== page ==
Ingeborg von Agassiz is an electronic folk musician, producer, and visual artist based out of Duluth, MN. Her debut album, O Giver of Dreams, was praised by the Duluth News Tribune as being “so good, it’s almost embarrassing to say how good it is.” Her music has also drawn comparisons to the likes of Bob Dylan, The Beatles, and Abba.
The name Ingeborg von Agassiz is a moniker chosen to celebrate the artist’s great grandmother for whom she was named and the massive ancient glacial Lake Agassiz region she originally hails from in northwestern Minnesota. The name was modeled after two important women of medieval European music history: Hildegard von Bingen and Eleanore of Aquitaine.
After years spent studying music, making and selling paintings, giving piano lessons, and recording hundreds of short musical ideas on tape recorders, Ingeborg von Agassiz began writing and producing completed songs in earnest. Her immediate inspiration came from the simple folk songs she sang and played on guitar in various bars and pubs and the hymns she played working as a church accompanist. She cites lifelong influences as far-spanning as Stephen Foster, Pink Floyd, Lauryn Hill, Eminem, and Moondog. Her music reflects these influences by exploring the ups and downs of life with playfulness, curiosity, and confidence.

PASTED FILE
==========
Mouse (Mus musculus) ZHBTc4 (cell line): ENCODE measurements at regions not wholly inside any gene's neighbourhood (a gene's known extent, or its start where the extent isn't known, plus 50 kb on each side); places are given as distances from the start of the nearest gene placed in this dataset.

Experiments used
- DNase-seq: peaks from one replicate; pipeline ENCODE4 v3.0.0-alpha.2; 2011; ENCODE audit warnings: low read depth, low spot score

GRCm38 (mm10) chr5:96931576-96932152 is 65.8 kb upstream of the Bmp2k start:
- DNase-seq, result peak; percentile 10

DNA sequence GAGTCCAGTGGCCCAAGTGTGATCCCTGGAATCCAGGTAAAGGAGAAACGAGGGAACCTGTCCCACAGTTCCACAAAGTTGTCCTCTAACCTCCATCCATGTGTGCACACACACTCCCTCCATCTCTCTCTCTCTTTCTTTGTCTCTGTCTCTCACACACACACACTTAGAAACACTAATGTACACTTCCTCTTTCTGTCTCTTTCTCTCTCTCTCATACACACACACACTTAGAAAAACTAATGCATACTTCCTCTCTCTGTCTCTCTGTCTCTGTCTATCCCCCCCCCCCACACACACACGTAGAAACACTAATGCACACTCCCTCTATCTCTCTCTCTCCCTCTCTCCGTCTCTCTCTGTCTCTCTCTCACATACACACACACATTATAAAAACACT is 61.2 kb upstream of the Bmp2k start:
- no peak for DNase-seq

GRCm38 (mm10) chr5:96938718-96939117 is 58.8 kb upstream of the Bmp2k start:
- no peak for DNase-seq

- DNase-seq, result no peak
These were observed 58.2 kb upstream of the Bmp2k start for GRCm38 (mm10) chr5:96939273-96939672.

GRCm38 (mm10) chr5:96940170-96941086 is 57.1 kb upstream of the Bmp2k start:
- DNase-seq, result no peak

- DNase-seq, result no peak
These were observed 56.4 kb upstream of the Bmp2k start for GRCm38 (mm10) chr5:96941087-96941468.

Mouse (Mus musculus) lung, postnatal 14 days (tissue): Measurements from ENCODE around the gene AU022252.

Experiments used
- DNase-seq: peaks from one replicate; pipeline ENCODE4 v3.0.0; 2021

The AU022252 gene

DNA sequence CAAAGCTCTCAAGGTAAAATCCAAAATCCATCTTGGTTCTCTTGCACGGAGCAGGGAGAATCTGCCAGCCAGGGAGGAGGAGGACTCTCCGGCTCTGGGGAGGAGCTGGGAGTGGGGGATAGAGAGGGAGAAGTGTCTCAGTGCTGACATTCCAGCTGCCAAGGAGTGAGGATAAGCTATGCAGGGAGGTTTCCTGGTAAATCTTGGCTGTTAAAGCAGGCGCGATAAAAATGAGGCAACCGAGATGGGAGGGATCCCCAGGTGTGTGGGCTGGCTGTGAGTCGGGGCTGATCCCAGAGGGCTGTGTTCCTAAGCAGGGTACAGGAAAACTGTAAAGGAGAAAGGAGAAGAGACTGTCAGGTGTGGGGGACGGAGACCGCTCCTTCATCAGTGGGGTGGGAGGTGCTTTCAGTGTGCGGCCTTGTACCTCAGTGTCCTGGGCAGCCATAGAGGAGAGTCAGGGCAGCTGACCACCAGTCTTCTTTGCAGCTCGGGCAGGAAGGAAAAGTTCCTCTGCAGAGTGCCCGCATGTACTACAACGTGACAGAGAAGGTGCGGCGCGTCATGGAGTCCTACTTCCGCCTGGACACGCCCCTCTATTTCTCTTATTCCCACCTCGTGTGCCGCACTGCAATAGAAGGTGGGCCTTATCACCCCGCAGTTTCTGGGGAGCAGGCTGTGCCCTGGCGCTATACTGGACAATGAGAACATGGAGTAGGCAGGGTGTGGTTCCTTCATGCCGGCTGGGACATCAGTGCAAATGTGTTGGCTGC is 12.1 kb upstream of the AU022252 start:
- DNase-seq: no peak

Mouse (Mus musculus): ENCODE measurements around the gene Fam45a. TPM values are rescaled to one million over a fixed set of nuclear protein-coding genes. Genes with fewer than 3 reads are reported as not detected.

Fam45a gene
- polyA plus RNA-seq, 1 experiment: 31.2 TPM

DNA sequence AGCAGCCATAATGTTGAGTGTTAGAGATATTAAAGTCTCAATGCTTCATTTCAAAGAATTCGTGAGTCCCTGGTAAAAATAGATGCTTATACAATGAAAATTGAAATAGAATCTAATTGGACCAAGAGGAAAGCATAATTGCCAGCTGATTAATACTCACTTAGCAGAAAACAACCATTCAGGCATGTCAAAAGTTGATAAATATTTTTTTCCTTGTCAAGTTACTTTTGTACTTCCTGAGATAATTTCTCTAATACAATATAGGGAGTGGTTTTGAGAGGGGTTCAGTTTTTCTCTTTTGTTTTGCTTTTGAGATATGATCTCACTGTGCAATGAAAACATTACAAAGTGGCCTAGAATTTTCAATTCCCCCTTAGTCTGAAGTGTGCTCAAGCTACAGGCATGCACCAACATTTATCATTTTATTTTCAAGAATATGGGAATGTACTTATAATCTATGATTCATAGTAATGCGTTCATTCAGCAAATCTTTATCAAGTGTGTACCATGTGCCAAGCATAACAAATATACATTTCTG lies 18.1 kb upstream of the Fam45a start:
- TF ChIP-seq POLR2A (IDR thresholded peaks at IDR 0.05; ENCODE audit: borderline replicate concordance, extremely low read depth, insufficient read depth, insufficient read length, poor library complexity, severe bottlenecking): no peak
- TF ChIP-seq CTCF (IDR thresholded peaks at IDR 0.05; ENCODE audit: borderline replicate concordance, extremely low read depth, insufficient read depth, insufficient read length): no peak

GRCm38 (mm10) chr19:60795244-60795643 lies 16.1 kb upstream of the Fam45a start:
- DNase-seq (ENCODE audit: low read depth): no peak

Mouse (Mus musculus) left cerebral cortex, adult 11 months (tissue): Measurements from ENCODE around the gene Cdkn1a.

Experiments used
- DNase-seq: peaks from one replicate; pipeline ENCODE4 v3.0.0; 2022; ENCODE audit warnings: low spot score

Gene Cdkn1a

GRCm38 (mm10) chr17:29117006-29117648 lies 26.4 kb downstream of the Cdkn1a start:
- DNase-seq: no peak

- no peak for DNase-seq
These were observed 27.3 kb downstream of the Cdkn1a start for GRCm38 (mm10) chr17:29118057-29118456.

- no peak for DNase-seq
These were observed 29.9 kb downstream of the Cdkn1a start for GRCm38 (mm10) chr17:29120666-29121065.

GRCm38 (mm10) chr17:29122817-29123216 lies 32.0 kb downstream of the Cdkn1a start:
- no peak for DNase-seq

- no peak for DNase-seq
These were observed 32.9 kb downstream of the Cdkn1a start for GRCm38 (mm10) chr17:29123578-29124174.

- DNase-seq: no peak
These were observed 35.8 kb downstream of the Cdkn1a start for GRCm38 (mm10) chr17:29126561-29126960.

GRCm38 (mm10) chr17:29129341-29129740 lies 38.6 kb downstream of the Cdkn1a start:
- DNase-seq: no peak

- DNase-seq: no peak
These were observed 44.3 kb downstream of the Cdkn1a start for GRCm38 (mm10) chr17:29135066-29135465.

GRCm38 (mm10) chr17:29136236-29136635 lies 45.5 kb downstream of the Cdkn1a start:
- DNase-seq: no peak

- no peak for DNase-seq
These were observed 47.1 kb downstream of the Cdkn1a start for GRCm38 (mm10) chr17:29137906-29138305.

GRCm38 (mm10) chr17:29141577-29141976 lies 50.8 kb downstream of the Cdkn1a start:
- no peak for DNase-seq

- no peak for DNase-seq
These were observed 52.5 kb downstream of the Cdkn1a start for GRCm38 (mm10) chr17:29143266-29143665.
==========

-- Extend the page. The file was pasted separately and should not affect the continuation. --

Her songwriting is brought to life in live performances using a one-woman-band setup consisting of keyboards, samplers, beats, and loop pedals. “Seemingly out of nowhere,” explains Walter Raschick, director emeritus of the Duluth Homegrown Music Festival, “an artist going by ‘Ingeborg von Agassiz’ started booking shows around Duluth and wowed audiences with fully formed songs and a unique stage appearance.”
Ingeborg von Agassiz has plans to release another album and has already chosen the title, Mine the Keeper, which will drop in late 2019. In the meantime, fans can follow her daily art makings and frequent videos on her various social media.
Video of the Week
O Giver of Dreams featuring animation from Ladislas Starevich’s 1933 film, “The Mascot.” Behold! These visuals are a treasure.